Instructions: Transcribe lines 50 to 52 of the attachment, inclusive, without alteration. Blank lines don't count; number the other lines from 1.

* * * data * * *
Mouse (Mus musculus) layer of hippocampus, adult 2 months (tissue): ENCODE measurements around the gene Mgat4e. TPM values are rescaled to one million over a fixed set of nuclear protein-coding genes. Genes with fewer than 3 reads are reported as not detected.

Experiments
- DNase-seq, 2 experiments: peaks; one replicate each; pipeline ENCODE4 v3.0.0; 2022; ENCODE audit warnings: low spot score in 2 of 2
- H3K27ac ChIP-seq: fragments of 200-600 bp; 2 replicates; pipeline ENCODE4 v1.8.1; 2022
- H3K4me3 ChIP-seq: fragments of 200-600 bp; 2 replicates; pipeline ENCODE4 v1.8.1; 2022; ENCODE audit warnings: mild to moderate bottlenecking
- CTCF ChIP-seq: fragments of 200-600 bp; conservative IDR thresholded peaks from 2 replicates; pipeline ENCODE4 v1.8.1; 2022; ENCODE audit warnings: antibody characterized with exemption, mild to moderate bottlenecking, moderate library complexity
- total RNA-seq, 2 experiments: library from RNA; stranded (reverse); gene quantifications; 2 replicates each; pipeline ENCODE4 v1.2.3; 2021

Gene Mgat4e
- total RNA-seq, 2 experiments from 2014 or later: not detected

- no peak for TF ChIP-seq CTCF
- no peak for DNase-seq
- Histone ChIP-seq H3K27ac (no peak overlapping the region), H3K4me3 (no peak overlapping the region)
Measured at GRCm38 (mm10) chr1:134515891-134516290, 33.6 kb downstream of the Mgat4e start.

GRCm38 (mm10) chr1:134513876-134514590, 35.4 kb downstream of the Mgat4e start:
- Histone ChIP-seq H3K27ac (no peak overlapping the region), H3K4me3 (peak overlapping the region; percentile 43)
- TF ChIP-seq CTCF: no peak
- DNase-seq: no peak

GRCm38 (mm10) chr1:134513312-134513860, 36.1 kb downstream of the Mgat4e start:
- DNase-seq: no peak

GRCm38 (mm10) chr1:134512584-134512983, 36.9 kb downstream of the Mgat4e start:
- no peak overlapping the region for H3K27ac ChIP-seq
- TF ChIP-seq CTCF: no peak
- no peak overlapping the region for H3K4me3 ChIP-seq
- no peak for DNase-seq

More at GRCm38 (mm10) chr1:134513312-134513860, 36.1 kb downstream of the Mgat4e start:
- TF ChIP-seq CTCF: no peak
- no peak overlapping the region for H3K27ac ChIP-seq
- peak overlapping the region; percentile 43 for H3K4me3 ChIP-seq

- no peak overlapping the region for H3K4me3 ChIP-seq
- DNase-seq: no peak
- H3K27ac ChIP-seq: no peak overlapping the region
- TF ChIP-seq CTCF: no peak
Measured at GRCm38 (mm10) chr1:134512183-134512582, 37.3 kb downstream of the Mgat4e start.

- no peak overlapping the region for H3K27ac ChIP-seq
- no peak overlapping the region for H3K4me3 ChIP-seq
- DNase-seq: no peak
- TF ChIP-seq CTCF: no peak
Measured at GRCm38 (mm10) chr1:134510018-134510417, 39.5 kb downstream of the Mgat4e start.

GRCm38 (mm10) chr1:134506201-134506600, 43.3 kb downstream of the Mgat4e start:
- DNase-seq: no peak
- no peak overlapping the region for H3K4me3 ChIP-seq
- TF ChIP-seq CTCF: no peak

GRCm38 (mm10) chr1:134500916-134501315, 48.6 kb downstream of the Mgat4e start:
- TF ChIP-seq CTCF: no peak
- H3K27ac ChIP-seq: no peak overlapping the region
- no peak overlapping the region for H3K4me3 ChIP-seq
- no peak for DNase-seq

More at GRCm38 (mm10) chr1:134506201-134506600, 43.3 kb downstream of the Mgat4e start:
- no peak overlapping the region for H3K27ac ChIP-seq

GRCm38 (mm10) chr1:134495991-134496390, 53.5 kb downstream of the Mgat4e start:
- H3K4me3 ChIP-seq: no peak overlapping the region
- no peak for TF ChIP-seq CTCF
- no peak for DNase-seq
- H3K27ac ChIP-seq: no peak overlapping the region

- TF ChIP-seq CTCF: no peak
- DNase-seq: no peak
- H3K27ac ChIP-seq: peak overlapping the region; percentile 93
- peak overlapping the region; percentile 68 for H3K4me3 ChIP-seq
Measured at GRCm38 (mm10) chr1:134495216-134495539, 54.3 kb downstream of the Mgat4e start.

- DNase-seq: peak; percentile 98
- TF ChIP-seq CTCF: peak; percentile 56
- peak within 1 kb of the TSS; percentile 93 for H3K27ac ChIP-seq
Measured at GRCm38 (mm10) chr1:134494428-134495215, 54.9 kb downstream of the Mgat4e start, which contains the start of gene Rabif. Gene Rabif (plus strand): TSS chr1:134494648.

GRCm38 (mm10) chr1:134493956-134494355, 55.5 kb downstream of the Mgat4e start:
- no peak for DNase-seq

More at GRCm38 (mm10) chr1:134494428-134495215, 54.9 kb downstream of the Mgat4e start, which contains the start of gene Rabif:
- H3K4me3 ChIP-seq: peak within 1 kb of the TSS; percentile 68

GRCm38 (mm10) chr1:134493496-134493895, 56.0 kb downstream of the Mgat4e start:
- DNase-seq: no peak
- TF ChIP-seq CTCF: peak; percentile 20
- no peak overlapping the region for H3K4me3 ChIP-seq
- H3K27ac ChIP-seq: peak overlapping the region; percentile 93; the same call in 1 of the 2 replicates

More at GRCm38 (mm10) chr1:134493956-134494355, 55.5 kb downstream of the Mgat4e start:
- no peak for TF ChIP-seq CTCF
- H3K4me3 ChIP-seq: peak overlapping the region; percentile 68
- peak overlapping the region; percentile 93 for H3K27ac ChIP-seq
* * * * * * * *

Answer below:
GRCm38 (mm10) chr1:134495991-134496390, 53.5 kb downstream of the Mgat4e start:
- H3K4me3 ChIP-seq: no peak overlapping the region
- no peak for TF ChIP-seq CTCF